Deborah Hayden, School of Celtic Studies, Dublin Institute for Advanced Studies
This discussion will explore medieval European textual culture and the transmission of ideas through the lens of manuscript production and scholarly networks in Ireland, with a particular focus on the medieval Irish legal tradition.
The rise of the written word as a means of imparting knowledge during the medieval period is encapsulated in the famous maxim of the sixth-century Pope Gregory the Great, who stated that quod loquimur transit, quod scribimus permanet ('the things we say pass, the things we write endure'). Yet our understanding of textual culture and the spread of information during this period embraces a wide range of more subtly interconnected factors, including the relationship between oral communication, literacy and memory; the role of script and image; the identity of producers and consumers of written texts; the various functions of authors, scribes, commentators, copyists and compilers in the production of a single codex; and the circulation of material amongst different educational centres. From as early as the seventh century, Irish scholars made sophisticated written contributions to learning in both Latin and Irish, ranging from grammatical and computistical works to biblical commentary, narrative prose, verse and annalistic writing. Many of the surviving manuscripts from medieval Ireland contain several or all of these varieties of written material, which might be characterised by different kinds of script, layout or ordering, depending on how a given compiler saw fit to present the information at hand. Similarly, a single text might, in the course of its transmission, be subject to various degrees of expansion, abridgment, conflation or rearrangement by successive copyists. Interlinear and marginal comments or markers in medieval manuscripts serve to indicate how material was understood, organised and contextualised by a compiler or reader, and sometimes serve as a window on the everyday activities and working conditions of the medieval scribe.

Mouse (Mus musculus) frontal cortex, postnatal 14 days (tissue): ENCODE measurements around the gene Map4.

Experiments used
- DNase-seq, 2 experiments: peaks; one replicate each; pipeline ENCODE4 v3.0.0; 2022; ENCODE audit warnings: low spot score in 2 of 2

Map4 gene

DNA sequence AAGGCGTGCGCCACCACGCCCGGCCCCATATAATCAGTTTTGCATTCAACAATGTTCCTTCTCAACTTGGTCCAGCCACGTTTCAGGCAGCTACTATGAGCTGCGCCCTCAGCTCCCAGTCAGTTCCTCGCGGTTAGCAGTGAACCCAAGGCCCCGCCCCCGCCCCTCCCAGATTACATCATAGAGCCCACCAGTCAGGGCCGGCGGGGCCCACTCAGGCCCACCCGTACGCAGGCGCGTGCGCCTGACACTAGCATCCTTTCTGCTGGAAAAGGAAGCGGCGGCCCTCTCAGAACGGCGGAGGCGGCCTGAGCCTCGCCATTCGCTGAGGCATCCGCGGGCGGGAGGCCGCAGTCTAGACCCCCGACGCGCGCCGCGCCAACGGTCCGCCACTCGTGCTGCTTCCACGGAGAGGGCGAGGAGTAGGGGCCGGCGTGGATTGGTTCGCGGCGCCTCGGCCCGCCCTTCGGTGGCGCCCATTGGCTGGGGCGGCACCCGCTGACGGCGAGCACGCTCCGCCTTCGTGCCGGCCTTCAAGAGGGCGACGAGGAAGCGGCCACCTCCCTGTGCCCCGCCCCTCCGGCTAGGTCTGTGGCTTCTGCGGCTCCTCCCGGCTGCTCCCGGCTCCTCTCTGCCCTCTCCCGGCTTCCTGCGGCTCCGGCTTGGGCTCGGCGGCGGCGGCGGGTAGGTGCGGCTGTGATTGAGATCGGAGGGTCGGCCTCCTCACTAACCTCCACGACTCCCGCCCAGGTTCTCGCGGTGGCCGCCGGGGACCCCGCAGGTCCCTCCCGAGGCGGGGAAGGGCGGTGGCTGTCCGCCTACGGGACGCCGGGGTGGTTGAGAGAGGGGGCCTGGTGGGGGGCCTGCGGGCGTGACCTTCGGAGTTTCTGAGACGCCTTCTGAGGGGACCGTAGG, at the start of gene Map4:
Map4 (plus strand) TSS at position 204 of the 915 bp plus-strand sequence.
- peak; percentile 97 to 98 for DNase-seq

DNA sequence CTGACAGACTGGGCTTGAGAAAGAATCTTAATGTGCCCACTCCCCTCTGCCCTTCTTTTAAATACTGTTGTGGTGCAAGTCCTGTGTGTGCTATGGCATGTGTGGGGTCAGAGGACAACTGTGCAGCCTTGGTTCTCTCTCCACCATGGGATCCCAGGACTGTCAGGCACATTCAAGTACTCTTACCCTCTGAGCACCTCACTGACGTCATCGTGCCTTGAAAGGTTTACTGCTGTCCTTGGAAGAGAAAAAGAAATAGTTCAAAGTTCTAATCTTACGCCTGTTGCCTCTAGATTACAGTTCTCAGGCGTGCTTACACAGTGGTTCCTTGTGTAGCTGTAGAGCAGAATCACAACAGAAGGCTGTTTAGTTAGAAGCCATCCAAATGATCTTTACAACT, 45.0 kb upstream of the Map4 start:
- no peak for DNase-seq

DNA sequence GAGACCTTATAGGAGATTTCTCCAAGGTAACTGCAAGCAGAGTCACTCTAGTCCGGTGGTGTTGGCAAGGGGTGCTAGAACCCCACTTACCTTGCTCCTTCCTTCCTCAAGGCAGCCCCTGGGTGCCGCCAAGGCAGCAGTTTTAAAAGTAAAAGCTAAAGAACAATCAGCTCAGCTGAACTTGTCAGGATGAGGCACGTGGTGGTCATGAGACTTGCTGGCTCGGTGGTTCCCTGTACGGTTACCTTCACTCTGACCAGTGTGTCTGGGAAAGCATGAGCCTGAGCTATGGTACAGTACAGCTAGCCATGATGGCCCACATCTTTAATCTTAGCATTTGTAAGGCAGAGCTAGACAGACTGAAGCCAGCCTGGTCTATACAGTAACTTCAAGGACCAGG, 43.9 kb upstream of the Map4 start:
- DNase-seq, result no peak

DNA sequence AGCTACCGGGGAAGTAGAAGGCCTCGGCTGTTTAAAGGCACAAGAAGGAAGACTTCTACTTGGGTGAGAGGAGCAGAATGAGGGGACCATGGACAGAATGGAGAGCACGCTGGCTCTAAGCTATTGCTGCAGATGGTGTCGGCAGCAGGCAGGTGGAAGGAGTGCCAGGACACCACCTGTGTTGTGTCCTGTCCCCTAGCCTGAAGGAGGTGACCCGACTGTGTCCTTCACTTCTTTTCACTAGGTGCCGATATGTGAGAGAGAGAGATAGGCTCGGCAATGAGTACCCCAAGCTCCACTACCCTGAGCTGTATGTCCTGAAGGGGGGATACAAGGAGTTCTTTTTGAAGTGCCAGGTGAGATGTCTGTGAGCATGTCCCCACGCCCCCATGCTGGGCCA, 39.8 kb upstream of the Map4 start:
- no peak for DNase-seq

Many of the law tracts written in the Irish vernacular can be dated to the early medieval period, but only survive in much later manuscripts, where they are typically surrounded by substantial commentary that offers insight into the reception of these works over an extended period of time. This discussion will draw on a selection of law texts from two Irish manuscripts written in the twelfth and fifteenth centuries respectively, as a means of exploring medieval conceptions of textual authority and authenticity, the role of script and visual layout for conveying information in written form, and the impact of scholarly networks and patronage on the transmission of knowledge, both in Ireland and in medieval Europe more broadly.